Off the beaten track

Photo of a small waterfall taken with a slow shutter speed
Waterfall in Birdwood Reserve. Sony a7Riii, 70mm, 10s, f/20, ISO 50, 0EV, ND filter 12 (8+4)
Week 1 of the Art of Birding Challenge (#artofbirdingweek1) and the first assignment was to go somewhere off the beaten track where we hadn't been before and take a photo that might inspire someone else to also visit. I chose Birdwood Reserve because I wasn't sure my legs were up to taking on the Faultline Track at Zealandia, which was Plan A.
Photo of the sign indicating Birdwood Reserve
Sign for Birdwood Reserve opposite 31 Waiapu Rd, Karori. The historic valve tower in Zealandia can be seen in the distance.
Birdwoord Reserve is in a steep valley adjacent to Zealandia, along Waiapu Road, with connecting tracks to various streets in Karori. We walked from the entrance opposite the Zealandia office buildings, down to the floor of the valley, then up the scarp on the other side, down the Birdwood steps, exiting into Birdwood carpark. Then it was just a short walk back down Waiapu Road to complete the loop. I'd actually recommend going back through the reserve, if you have time, as it's far prettier than the road.

The Reserve plays an important role for many of Zealandia's birds - it's part of the first ring in the "halo" surrounding the fenced sanctuary and provides habitat for many native birds along with helping create a "green corridor" to link up Wellington's reserves and green belt. Because it is outside the Zealandia fence, there is no protection from mustelid predators, and instead the birds rely on the local community to bait and trap instead. We were happy to see evidence of a caring community, with a number of chew cards and tracking tunnels, along with signs of native plantings and very little litter.
The bottom of the valley is the most picturesque and there are many photo ops of the Kaiwharawhara Stream as it meanders through the valley, including a weir and a little waterfall. I still had Janice's ND filters, so had another go at the slow-mo water effect (which was a challenge that nearly thwarted me with the 2017 Dogwood Photography Challenge). This is my shot for my Week 1 entry for the #ArtofBirding2018 challenge (photo at top).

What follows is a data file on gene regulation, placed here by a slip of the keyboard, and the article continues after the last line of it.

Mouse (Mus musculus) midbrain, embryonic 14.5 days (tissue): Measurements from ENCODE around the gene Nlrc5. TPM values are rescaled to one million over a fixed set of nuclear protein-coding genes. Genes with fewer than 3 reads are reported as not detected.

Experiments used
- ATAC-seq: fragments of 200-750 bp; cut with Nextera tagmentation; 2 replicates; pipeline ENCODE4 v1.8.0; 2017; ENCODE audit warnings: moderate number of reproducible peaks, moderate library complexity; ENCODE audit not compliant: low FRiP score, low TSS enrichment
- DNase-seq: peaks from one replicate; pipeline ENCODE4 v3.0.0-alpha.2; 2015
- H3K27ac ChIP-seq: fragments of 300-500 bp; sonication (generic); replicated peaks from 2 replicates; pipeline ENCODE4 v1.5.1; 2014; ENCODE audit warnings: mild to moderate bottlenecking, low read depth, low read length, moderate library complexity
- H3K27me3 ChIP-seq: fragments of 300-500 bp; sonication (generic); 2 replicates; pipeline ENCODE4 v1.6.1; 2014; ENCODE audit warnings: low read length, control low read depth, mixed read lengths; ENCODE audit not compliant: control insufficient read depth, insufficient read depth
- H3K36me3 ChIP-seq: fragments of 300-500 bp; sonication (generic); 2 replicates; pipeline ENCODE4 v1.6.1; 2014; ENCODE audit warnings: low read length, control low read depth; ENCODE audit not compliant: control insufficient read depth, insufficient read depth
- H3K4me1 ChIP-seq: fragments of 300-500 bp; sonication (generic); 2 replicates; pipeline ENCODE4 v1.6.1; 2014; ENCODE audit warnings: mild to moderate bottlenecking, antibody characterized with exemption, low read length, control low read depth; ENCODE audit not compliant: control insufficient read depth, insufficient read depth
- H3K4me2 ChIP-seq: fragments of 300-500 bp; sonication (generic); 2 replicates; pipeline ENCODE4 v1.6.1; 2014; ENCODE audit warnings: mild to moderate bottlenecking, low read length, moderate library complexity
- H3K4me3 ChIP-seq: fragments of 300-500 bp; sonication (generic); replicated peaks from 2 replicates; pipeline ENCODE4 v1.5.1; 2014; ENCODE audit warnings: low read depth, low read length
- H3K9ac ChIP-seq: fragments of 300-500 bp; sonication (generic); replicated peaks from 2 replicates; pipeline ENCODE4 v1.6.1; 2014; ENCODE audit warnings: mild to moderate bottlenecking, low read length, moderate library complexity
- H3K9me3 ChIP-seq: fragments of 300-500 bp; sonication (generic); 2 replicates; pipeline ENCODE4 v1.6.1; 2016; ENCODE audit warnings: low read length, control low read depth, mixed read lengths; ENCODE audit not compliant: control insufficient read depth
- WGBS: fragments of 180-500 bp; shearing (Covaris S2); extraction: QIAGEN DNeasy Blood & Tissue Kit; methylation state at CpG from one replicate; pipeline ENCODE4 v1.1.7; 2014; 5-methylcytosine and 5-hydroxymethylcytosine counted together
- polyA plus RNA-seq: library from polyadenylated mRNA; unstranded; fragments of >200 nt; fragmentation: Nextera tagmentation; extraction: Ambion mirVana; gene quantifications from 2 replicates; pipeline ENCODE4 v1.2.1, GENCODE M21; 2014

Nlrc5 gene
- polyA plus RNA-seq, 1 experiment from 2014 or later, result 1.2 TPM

Photo of a pink banana passionfruit flower, with immature green fruit, against a soft green background
An invasive but beautiful banana passionfruit vine in flower. Sony a9, 400mm, 1/200s, f/8.0, ISO 100, 0 EV.
It's a little bit of a huff-and-puff up the hill, but on a well-formed track with many switch-backs that ease the gradient. Nearer the houses at the top of the scarp, there was more weed invasion, including this gorgeous but invasive banana passionfruit. 
Photo of a gnarly tree trunk and roots
Kōtukutuku (tree fuchsia) trunk and roots. Sony a7Riii, 44mm, 1/50s, f/6.3, ISO 320, -2EV.
Because of the spillover from Zealandia, there is plenty of bird life, including kākā, kākāriki (heard but not seen), and tūī (Linton had the birding lens today so no birds pics from me). There are also plenty of native trees, including koekoe and kōtukutuku (I love their gnarly trunks and roots). Keep an eye out for a beautiful mature rewarewa near the top of the scarp.
Harbour view
A peak at Wellington Harbour as we exited the reserve, looking over the Chaytor Street/Waiapu Rd intersection. Sony a7Riii, 39mm, 1/800s, f/18, ISO 500, -2EV (mistakingly)
All up, the walk took just over an hour, including messing about taking photos. The reserve tells a different but complementary story to Zealandia, and has a different feel about it despite it being next door. Well worth a visit, in our opinion.
#artofbirding2018, #aob2018, #artofbirdingweek1, #birdwoodreserve, #zealandia, #greenbelt, #nzconservation, #wellington, #whywellington, #offthebeatentrack, #sonya7riii, #sonya9
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